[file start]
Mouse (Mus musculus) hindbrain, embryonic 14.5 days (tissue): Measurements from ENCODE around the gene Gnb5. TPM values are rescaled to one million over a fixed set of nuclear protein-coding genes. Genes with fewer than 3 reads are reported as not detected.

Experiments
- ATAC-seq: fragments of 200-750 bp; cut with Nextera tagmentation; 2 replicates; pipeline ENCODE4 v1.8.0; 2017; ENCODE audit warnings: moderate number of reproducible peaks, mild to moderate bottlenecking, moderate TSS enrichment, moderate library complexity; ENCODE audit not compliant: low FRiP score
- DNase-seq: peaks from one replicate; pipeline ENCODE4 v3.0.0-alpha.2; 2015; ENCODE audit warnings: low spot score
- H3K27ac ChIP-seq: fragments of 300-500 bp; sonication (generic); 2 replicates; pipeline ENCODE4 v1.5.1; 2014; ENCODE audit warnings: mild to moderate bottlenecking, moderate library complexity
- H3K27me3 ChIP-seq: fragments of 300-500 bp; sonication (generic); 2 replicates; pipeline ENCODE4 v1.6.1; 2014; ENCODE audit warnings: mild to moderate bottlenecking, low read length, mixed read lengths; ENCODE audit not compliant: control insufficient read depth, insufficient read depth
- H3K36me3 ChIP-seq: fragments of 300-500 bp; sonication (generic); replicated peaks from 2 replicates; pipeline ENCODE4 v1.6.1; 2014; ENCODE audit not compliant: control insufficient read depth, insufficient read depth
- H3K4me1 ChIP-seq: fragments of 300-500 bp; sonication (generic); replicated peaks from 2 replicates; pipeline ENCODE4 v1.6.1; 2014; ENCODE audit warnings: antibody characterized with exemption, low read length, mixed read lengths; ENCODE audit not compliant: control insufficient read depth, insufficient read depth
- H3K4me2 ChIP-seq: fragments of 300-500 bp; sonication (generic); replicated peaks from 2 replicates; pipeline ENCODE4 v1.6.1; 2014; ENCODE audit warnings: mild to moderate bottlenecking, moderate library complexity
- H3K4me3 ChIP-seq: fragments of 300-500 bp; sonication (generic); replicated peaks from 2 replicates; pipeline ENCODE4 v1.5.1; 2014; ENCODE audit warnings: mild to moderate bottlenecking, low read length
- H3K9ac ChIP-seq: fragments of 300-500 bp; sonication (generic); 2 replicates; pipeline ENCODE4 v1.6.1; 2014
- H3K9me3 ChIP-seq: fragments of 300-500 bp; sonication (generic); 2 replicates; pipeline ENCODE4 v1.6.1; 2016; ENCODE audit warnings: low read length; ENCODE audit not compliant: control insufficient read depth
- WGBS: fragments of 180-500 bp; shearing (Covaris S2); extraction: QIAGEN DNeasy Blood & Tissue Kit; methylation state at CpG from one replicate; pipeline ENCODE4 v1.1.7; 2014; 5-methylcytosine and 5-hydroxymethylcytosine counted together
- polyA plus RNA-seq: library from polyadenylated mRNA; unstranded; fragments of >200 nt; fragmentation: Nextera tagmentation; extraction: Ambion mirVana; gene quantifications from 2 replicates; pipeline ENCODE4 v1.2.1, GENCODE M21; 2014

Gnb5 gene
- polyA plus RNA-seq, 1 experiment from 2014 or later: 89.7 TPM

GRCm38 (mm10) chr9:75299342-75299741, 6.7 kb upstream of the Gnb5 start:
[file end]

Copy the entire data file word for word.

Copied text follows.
Mouse (Mus musculus) hindbrain, embryonic 14.5 days (tissue): Measurements from ENCODE around the gene Gnb5. TPM values are rescaled to one million over a fixed set of nuclear protein-coding genes. Genes with fewer than 3 reads are reported as not detected.

Experiments
- ATAC-seq: fragments of 200-750 bp; cut with Nextera tagmentation; 2 replicates; pipeline ENCODE4 v1.8.0; 2017; ENCODE audit warnings: moderate number of reproducible peaks, mild to moderate bottlenecking, moderate TSS enrichment, moderate library complexity; ENCODE audit not compliant: low FRiP score
- DNase-seq: peaks from one replicate; pipeline ENCODE4 v3.0.0-alpha.2; 2015; ENCODE audit warnings: low spot score
- H3K27ac ChIP-seq: fragments of 300-500 bp; sonication (generic); 2 replicates; pipeline ENCODE4 v1.5.1; 2014; ENCODE audit warnings: mild to moderate bottlenecking, moderate library complexity
- H3K27me3 ChIP-seq: fragments of 300-500 bp; sonication (generic); 2 replicates; pipeline ENCODE4 v1.6.1; 2014; ENCODE audit warnings: mild to moderate bottlenecking, low read length, mixed read lengths; ENCODE audit not compliant: control insufficient read depth, insufficient read depth
- H3K36me3 ChIP-seq: fragments of 300-500 bp; sonication (generic); replicated peaks from 2 replicates; pipeline ENCODE4 v1.6.1; 2014; ENCODE audit not compliant: control insufficient read depth, insufficient read depth
- H3K4me1 ChIP-seq: fragments of 300-500 bp; sonication (generic); replicated peaks from 2 replicates; pipeline ENCODE4 v1.6.1; 2014; ENCODE audit warnings: antibody characterized with exemption, low read length, mixed read lengths; ENCODE audit not compliant: control insufficient read depth, insufficient read depth
- H3K4me2 ChIP-seq: fragments of 300-500 bp; sonication (generic); replicated peaks from 2 replicates; pipeline ENCODE4 v1.6.1; 2014; ENCODE audit warnings: mild to moderate bottlenecking, moderate library complexity
- H3K4me3 ChIP-seq: fragments of 300-500 bp; sonication (generic); replicated peaks from 2 replicates; pipeline ENCODE4 v1.5.1; 2014; ENCODE audit warnings: mild to moderate bottlenecking, low read length
- H3K9ac ChIP-seq: fragments of 300-500 bp; sonication (generic); 2 replicates; pipeline ENCODE4 v1.6.1; 2014
- H3K9me3 ChIP-seq: fragments of 300-500 bp; sonication (generic); 2 replicates; pipeline ENCODE4 v1.6.1; 2016; ENCODE audit warnings: low read length; ENCODE audit not compliant: control insufficient read depth
- WGBS: fragments of 180-500 bp; shearing (Covaris S2); extraction: QIAGEN DNeasy Blood & Tissue Kit; methylation state at CpG from one replicate; pipeline ENCODE4 v1.1.7; 2014; 5-methylcytosine and 5-hydroxymethylcytosine counted together
- polyA plus RNA-seq: library from polyadenylated mRNA; unstranded; fragments of >200 nt; fragmentation: Nextera tagmentation; extraction: Ambion mirVana; gene quantifications from 2 replicates; pipeline ENCODE4 v1.2.1, GENCODE M21; 2014

Gnb5 gene
- polyA plus RNA-seq, 1 experiment from 2014 or later: 89.7 TPM

GRCm38 (mm10) chr9:75299342-75299741, 6.7 kb upstream of the Gnb5 start: